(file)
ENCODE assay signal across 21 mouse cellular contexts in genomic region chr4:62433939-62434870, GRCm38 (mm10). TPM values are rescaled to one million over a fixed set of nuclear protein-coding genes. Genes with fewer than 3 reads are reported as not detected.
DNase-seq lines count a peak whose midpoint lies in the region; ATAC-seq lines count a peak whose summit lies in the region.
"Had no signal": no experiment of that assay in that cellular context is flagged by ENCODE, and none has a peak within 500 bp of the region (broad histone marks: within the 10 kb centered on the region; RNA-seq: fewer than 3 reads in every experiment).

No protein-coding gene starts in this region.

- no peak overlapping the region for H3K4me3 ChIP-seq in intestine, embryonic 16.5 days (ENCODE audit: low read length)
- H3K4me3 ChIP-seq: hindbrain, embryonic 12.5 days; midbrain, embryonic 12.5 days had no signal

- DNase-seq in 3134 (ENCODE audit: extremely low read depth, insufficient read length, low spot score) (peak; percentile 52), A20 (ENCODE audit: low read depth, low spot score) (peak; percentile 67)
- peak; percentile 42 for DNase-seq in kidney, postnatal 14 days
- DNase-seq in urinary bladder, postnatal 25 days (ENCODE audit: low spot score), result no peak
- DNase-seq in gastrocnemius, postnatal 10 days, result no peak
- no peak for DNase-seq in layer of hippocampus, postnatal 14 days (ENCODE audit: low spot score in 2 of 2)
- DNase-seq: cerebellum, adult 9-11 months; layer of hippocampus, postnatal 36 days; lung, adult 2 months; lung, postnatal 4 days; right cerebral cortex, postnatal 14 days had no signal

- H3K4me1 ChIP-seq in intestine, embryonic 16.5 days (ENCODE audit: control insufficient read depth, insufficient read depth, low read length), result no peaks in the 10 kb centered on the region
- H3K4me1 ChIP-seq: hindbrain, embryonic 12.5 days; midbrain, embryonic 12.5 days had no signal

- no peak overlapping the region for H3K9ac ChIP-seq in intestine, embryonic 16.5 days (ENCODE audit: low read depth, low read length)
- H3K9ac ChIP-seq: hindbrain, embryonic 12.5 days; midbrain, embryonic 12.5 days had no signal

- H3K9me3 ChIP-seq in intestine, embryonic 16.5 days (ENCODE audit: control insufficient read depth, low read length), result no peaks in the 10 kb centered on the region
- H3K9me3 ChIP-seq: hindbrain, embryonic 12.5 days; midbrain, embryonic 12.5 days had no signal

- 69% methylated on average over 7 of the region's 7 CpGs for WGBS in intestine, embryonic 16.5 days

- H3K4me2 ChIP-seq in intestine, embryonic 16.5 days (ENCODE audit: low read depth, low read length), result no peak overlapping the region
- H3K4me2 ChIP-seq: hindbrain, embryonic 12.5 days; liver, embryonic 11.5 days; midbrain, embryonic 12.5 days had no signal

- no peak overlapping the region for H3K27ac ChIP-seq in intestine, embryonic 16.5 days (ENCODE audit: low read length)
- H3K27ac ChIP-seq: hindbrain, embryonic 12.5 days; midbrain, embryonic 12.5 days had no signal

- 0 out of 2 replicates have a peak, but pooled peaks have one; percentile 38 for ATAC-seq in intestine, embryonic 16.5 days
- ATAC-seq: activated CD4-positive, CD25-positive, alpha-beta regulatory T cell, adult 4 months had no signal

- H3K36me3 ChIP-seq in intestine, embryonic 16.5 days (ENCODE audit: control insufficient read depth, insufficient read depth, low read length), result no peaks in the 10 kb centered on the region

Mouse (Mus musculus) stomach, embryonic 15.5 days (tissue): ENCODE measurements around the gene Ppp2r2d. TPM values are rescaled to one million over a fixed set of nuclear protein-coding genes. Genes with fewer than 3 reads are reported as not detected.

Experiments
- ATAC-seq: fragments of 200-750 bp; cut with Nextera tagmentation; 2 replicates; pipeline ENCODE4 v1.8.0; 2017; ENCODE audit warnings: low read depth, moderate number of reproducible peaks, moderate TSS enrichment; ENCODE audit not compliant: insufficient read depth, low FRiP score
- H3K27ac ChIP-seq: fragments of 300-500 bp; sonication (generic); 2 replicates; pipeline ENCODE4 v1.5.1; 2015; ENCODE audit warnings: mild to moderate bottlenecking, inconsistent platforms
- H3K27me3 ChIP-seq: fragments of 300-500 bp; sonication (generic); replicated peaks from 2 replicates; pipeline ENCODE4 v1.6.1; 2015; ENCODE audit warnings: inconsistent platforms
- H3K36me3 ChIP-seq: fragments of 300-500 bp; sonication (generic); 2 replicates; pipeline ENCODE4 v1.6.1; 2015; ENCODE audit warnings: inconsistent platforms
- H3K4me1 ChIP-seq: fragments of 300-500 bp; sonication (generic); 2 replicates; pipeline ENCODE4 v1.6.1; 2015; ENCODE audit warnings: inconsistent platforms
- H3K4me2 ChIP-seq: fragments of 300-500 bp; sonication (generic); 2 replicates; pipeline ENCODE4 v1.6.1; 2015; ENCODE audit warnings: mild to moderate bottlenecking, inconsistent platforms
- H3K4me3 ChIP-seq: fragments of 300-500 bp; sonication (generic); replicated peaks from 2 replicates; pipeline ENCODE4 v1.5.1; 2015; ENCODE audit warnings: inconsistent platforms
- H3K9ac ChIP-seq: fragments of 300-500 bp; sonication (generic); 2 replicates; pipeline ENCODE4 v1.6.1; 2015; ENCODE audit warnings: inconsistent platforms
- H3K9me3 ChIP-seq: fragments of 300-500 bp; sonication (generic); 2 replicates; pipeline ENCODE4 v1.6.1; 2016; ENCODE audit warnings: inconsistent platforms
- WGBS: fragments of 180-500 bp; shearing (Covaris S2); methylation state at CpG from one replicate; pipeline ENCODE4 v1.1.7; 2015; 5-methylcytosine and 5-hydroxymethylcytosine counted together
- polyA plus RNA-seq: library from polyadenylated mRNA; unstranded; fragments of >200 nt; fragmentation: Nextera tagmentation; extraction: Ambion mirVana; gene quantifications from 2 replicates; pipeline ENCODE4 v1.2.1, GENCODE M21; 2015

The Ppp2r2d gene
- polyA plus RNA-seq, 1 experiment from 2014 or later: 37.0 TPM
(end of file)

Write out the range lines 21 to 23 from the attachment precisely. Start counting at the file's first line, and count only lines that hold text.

- H3K4me2 ChIP-seq: hindbrain, embryonic 12.5 days; liver, embryonic 11.5 days; midbrain, embryonic 12.5 days had no signal

- no peak overlapping the region for H3K27ac ChIP-seq in intestine, embryonic 16.5 days (ENCODE audit: low read length)
- H3K27ac ChIP-seq: hindbrain, embryonic 12.5 days; midbrain, embryonic 12.5 days had no signal